Comet ZTF is a “long period comet”, which means it’s moving on an extremely elongated orbit around the Sun. It originated in the Oort cloud – a vast cloud of trillions of cometary nuclei that stretches halfway to the nearest star, leftovers from planetary formation 4.5 billion years ago. Those comets are held in cold storage until something nudges them inwards.

The last time comet ZTF graced the inner Solar System was around 50,000 years ago. While long period comets are not uncommon, interestingly this is likely ZTF’s final swing past our star. Thanks to a quirk of celestial mechanics, it is going to leave the Solar System altogether, travelling just fast enough to escape the Sun’s gravity.

Our Solar System (and all other planetary systems) are continually shedding comets like dandruff – with ZTF being just one more flake to add to the interstellar snowstorm.

A perfect ringside seat

Now, under normal circumstances, comet ZTF would be solely of interest to keen amateur and professional astronomers. It is actually a relatively small comet, with a nucleus likely no more than a few hundred metres across.

Were it not for the fact of its relatively close approach, it would never get bright enough to be noteworthy.

Instead, pure chance has led to the comet passing through the inner Solar System at just the right time to come close to us. Instead of a dim and distant view, our planet has a perfect ringside seat to see the comet at its finest.

When and where can we see it in Australia?

At 17:54 UT on February 1 (that’s in the early morning of February 2 in Australia, around 5am on the east coast, but earlier in west), comet ZTF will be just under 42.5 million kilometres (0.284 au) from Earth.

Just as expected, the comet is now at its brightest – visible to observers in the Northern Hemisphere as a faint fuzzy blob (with the naked eye, from dark skies), albeit one that is made significantly harder to spot thanks to the glare of the nearly full Moon.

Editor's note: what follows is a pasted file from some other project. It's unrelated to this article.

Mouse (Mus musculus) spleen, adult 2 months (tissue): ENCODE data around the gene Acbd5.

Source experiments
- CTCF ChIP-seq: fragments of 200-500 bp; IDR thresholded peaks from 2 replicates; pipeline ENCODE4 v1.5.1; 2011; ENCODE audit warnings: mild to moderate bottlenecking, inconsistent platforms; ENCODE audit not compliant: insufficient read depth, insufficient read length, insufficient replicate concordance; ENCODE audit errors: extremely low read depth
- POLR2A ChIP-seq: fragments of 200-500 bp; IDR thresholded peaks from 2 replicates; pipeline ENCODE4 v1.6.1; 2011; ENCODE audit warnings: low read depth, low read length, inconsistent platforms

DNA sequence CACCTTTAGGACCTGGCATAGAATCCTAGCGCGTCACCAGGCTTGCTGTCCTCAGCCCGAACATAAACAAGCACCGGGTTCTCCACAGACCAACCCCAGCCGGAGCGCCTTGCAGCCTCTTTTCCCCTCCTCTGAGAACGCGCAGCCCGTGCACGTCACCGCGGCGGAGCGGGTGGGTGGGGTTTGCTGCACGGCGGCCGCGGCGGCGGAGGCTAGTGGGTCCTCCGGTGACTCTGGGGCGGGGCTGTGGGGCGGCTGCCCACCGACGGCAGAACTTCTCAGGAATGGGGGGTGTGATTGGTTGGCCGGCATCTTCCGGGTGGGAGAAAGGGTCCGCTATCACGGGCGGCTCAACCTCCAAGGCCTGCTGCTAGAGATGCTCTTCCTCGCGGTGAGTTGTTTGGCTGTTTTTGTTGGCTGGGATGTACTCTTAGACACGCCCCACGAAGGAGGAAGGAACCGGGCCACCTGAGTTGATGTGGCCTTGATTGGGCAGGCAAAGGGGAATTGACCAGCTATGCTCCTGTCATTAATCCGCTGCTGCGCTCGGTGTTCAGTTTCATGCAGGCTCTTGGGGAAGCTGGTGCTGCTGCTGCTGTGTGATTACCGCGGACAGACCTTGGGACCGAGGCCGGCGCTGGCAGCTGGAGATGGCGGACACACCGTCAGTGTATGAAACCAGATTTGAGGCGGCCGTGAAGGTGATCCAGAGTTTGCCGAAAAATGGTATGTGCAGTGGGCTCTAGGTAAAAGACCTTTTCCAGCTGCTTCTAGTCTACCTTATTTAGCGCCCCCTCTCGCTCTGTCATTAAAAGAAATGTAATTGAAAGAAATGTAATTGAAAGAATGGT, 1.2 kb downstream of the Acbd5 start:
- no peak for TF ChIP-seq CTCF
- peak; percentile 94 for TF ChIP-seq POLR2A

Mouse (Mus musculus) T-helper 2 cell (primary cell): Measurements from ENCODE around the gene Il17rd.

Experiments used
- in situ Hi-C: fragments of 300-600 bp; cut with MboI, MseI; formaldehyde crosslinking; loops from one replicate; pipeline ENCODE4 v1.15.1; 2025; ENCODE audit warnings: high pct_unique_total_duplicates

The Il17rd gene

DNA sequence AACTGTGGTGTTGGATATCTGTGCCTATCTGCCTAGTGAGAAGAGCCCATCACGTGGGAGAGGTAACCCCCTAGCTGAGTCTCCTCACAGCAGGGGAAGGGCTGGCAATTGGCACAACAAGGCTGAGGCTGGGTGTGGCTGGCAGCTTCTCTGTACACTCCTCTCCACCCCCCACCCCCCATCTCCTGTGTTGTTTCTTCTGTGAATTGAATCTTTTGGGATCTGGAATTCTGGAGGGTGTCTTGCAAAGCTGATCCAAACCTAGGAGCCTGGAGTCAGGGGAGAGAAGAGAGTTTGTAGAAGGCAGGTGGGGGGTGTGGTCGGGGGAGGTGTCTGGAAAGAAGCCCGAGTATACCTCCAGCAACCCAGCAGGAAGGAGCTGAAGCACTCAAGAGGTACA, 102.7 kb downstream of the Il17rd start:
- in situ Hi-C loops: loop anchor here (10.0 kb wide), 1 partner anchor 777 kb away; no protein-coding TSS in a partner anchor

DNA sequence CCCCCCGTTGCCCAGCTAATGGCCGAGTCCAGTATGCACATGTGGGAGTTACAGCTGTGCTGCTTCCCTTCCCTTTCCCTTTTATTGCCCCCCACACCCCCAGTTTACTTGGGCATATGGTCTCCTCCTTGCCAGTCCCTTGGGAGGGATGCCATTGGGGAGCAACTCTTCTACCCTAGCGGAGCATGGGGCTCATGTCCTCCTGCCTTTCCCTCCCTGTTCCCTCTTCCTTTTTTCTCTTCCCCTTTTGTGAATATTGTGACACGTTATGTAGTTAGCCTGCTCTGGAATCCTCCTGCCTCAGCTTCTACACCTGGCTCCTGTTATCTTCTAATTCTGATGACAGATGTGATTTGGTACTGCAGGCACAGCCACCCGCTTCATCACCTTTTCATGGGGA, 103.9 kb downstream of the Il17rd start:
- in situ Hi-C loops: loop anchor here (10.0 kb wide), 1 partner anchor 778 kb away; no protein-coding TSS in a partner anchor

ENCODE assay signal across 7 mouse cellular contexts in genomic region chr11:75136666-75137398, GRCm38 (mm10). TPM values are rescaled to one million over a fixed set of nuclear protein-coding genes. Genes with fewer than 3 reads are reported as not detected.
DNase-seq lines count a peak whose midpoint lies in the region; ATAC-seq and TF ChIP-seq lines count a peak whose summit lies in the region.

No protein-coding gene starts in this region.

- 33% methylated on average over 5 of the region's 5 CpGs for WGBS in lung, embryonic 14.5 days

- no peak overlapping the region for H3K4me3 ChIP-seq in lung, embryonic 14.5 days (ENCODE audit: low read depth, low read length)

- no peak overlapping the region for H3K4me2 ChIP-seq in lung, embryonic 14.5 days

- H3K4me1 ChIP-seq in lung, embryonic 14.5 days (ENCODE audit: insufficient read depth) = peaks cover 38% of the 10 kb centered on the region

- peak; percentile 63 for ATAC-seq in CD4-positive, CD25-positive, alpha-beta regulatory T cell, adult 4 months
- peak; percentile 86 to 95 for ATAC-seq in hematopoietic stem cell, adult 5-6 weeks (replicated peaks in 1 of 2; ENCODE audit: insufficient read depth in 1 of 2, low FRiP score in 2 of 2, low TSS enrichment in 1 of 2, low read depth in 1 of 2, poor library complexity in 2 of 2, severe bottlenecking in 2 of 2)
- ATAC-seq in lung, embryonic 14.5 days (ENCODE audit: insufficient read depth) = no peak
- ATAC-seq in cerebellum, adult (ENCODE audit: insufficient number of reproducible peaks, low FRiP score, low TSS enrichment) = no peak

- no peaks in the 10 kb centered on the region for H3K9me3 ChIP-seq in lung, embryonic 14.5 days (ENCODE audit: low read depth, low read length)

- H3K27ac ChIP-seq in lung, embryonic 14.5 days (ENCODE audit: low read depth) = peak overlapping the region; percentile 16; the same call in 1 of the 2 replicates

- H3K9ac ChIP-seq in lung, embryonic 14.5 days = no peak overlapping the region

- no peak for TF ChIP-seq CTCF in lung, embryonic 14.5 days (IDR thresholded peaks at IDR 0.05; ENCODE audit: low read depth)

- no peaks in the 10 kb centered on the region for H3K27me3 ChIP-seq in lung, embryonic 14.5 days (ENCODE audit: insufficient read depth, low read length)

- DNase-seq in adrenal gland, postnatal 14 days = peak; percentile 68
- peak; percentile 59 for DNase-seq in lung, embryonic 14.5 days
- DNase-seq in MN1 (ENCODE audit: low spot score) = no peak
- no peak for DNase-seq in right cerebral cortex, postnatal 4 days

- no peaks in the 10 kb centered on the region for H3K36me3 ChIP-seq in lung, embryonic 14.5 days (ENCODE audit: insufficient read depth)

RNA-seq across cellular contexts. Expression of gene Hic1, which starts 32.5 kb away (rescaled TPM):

For observers in the Southern Hemisphere, we had to wait because the comet was too far in the northern sky – essentially “above” our planet in space.

Fortunately, the comet is now moving southwards at a rate of around five or six degrees per day for the first ten days of February. Observers in the far north (Cairns and Darwin) might catch a glimpse low in the northern sky on the evening of February 2. Those in Hobart will have to wait until February 7 or 8 before it creeps high enough above the horizon to be spotted.

A good resource to check when the comet will be above the horizon from your home town is the free web-based planetarium package Stellarium. Go to the site, pan around to the north, and set the clock (at the bottom right) to an hour or two after sunset – then step forward day by day until ‘C/2022 E3 (ZTF)’ is visible above the northern horizon.

Get your gear ready

Technically, the comet is currently bright enough to see with the naked eye. Eagle-eyed northern observers have been reporting sightings without optical aid since mid-January.

However, the comet is only just visible in this way – which means you need to know exactly where to look, and to have a really dark sky. And even if you can, what you see will likely be underwhelming – a dim fuzzy blob.

By the time the comet is visible in Australia, it will be dimming quite rapidly, making it harder to see from one night to the next.

If you’re keen to see it, your best bet is to at least get a pair of binoculars. Work out where it should be, and scan the sky slowly, looking for a fuzzy patch of light.

The best time to find the comet will likely be February 11, when it will be within a degree of Mars, which currently shines bright and red, high to the north in the evening sky.

On the night of the 11th, find Mars with your binoculars, and pan just slightly to the right – you should be able to find the comet there.

But the best way to view the comet will be online. Astronomers worldwide are capturing incredible images of our celestial visitor. Taken with exposures many minutes in length, these photos reveal a view far better than anything possible with the naked eye.The Conversation

Jonti Horner, Professor (Astrophysics), University of Southern Queensland

This article is republished from The Conversation under a Creative Commons license. Read the original article.

summer reading 2022-2023: We of the Never Never

We of the Never Never is an autobiographical novel by Jeannie Gunn first published in 1908. Although published as a novel, it is an account of the author's experiences in 1902 at Elsey Station near Mataranka, Northern Territory in which she changed the names of people to obscure their identities. She published the book under the name Mrs Aeneas Gunn, using her husband's first and last name. Over the years, newspapers and magazine articles chronicled the fortunes of the Elsey characters. Jeannie outlived all but Bett-Bett.